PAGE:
|Image: Daily Mail|
He clinched his first ever Grand Slam Of Darts in Wolverhampton on Sunday night, his 12th major title and perhaps most operatically dramatic title in front of a raucous, packed-out Civic Hall. Trailing by four legs at one point, averaging about 90, The Green Machine eventually shrugged off his arch-nemesis, Phil Taylor in magisterial style, defeating Taylor 16-13.
From the start this was a final of relentlessly high-wire tungsten, an adrenal exchange of high-velocity scoring—Taylor, who appeared to be capable of sweeping away van Gerwen with his early momentum, will be accused of having choked horribly here. But if we're honest, this was about Michael van Gerwen reasserting his venerable qualities of era-domination in the face of the older generation.
This was the final all Darts fans probably hoped for, the sport's greatest ever player against the tungsten tip. If Taylor remains enshrined as some kind of darting Elvis, for van Gerwen this was an opportunity to confirm what has vibrant talent has already suggested—that he has already flowered into a genuinely dominant force. And that he did. Emphatically.
While van Gerwen is human, I can assure you that, the evidence of the past ten months suggests there is a shortage of reliable kryptonite on the Oche.
He will not be reduced to the Oche until health problems; weariness; or an inspired challenge from the other Galacticos make it sure. However, the collective heat of Taylor, Gary Anderson, Adrian Lewis, Peter Wright and Dave Chisnall—all except Taylor beaten badly in the Grand Slam, all struggling for their best game as they prepare for the Worlds—has dimmed alarmingly.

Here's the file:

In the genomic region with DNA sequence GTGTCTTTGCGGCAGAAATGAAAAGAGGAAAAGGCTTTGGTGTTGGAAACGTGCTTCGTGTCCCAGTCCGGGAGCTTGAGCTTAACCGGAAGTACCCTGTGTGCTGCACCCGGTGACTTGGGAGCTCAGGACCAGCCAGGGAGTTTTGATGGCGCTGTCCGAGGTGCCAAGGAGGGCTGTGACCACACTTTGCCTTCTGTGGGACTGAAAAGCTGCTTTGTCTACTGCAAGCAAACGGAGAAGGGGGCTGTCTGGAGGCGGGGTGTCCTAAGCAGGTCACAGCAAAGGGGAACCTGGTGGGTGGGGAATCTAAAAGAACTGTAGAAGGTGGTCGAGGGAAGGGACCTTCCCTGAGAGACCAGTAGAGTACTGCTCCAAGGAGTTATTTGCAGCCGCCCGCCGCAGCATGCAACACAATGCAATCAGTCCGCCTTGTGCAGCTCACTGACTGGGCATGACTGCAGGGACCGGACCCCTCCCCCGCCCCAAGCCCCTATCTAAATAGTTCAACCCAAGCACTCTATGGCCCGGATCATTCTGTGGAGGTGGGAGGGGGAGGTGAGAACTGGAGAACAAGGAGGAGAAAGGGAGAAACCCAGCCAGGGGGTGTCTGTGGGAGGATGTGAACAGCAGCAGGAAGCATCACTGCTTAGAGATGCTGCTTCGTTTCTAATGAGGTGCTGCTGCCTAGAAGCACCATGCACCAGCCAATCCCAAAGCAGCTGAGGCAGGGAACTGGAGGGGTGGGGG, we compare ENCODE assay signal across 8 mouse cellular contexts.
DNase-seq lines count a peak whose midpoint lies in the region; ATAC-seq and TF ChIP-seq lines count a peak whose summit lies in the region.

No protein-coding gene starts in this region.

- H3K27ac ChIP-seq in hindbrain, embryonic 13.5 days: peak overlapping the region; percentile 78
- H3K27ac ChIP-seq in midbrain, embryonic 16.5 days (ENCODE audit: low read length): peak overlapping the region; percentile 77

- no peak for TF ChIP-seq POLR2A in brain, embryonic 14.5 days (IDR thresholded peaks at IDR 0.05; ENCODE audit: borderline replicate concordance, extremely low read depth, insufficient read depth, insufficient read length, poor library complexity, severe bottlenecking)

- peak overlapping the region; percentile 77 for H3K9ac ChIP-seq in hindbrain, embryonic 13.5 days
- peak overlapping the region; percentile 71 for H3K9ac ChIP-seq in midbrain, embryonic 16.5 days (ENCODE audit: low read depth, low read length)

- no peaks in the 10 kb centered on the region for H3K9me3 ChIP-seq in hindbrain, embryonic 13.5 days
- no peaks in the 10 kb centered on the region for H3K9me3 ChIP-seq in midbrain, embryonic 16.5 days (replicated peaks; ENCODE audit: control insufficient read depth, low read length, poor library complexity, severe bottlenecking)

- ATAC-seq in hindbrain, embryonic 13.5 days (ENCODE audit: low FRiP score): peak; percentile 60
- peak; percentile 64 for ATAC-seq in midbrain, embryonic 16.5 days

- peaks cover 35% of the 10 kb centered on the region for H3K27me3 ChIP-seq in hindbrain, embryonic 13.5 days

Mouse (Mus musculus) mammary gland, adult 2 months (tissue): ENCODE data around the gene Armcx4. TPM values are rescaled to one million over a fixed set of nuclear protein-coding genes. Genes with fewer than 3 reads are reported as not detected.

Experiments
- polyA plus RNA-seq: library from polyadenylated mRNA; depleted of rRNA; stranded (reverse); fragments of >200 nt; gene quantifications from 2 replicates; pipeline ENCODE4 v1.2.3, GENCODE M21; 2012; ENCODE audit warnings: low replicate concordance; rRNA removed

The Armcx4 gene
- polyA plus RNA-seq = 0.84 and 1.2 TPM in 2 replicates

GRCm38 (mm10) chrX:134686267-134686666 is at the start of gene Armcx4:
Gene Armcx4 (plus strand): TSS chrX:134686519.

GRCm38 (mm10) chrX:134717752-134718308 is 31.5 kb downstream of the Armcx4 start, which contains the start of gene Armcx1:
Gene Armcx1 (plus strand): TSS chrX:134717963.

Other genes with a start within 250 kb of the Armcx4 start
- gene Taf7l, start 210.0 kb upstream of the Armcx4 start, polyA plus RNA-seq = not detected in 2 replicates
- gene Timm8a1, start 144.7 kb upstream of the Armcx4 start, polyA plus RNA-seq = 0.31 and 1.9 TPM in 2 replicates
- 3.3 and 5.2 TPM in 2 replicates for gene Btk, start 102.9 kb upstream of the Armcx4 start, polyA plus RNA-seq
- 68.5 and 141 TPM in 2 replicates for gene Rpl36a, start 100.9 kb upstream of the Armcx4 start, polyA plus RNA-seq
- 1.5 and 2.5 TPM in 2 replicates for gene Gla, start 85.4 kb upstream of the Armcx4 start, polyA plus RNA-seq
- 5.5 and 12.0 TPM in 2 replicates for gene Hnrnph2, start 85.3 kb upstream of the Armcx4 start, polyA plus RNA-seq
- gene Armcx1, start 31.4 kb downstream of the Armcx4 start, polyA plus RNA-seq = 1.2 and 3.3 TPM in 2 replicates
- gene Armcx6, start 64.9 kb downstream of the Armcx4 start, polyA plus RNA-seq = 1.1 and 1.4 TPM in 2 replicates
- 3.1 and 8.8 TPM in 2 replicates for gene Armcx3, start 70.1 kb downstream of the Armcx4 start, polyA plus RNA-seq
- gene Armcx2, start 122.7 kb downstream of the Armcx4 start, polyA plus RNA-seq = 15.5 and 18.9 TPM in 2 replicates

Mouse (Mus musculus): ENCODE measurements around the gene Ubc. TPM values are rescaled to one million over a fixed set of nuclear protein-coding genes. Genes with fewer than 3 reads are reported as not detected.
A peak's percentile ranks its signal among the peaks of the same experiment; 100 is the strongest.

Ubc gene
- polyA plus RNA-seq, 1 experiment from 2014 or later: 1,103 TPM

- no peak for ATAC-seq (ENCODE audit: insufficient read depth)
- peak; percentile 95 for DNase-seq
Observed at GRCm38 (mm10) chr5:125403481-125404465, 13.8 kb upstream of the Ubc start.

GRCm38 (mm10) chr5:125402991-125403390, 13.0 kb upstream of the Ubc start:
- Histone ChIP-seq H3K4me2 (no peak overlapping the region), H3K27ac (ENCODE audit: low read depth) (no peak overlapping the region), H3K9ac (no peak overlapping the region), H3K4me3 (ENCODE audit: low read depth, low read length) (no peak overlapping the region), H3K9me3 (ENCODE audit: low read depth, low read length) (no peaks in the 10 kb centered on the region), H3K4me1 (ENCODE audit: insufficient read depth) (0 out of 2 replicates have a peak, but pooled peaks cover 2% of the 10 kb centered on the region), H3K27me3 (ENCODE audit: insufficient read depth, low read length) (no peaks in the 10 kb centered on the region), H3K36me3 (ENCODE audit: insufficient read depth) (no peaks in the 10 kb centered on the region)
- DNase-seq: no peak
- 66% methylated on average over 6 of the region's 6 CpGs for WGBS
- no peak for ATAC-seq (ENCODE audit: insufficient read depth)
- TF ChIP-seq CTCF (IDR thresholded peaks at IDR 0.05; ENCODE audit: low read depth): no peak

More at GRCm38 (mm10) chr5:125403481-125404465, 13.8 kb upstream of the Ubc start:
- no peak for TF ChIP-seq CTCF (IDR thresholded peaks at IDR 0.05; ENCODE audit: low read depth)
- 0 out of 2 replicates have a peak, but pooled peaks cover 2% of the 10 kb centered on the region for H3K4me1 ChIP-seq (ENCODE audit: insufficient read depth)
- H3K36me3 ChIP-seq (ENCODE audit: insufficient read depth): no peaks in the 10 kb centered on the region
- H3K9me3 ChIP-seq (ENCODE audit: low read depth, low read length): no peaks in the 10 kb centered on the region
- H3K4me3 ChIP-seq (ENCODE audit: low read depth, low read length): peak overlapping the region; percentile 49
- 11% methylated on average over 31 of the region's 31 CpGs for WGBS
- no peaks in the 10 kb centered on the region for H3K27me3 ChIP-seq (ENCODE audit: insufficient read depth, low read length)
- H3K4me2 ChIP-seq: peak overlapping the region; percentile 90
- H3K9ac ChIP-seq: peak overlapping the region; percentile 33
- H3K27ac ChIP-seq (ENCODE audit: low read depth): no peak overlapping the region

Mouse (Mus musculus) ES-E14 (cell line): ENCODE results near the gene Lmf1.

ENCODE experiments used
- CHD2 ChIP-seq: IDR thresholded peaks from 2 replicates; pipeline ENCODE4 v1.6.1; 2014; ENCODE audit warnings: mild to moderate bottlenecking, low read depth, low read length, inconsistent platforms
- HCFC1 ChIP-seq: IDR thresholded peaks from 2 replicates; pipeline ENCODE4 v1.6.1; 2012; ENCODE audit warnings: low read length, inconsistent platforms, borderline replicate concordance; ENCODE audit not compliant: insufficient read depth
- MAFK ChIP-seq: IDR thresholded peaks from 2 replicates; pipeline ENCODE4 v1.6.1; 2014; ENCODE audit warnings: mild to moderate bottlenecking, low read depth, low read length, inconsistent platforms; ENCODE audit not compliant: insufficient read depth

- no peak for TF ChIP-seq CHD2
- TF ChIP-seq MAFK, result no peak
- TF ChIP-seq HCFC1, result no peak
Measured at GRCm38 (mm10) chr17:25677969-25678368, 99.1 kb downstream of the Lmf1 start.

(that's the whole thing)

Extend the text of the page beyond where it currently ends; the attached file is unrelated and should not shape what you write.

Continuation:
Most players bring their best tungsten to the Alexandra Palace every year, but on his current form, MvG would start as favorite against anyone.
When they bid for the Players Championship at the end of the month, van Gerwen will be the marker. If the trailing pack cannot defeat the Dutch juggernaut in this final Tour event before the best darting event on the calendar, their chances at the Alexandra Palace in December will hardly be any better because Gerwen's thriving on his dominance, not intimidated by it, and he has that buzzword of sport driving his name: momentum.
Near the start of his phenomenal run, as he whitewashed James Wade 7-0 in the Premier League, van Gerwen reached a peak not many players experience. None of his contemporaries could have defeated him that night, nor Taylor at his smooth best, nor Gary Anderson with his breathtaking tungsten—and not poor James Wade, who didn't play badly himself, but halted at the Oche to see the Dutchman producing the sort of Darts that is his own speciality, except on a much higher level.
His ability to find his edge so quickly, score relentlessly and take so many of those blink-and-you're-gone legs or sets, frustrates opponents and forces them to change their game-plan.
He just emanates the aura of invincibility and intimidation. Opponents who flounder in his presence seek to demystify his aura. It seems as if he's an alien in both image and the ability to throw Darts.